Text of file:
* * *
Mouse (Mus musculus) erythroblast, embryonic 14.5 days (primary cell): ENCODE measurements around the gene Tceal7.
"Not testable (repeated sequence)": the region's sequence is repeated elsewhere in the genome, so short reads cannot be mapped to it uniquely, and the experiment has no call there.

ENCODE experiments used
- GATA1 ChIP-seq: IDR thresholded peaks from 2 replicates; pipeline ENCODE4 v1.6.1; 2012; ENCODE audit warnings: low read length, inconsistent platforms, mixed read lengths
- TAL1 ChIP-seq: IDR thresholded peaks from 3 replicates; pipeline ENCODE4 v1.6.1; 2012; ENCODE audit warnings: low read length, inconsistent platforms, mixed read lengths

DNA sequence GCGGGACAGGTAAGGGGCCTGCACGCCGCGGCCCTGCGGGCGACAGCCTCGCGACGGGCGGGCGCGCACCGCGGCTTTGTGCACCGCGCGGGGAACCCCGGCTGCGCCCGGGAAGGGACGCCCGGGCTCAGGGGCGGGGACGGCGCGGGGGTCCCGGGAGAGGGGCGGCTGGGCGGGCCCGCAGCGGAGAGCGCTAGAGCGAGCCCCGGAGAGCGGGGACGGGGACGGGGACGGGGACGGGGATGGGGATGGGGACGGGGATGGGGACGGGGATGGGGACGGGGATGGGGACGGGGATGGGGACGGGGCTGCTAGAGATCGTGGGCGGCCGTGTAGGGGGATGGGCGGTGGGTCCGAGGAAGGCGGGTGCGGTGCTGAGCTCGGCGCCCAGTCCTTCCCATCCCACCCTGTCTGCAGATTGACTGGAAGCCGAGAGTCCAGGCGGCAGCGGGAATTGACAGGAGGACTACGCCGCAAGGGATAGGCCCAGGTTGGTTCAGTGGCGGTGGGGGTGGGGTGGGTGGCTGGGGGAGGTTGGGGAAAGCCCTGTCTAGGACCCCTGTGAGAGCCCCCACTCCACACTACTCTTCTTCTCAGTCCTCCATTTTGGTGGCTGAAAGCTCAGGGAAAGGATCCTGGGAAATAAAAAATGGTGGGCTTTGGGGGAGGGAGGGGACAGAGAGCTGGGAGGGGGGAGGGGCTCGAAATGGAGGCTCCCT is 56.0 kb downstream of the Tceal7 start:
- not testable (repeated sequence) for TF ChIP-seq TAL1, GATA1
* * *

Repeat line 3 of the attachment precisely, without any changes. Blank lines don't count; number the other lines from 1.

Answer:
ENCODE experiments used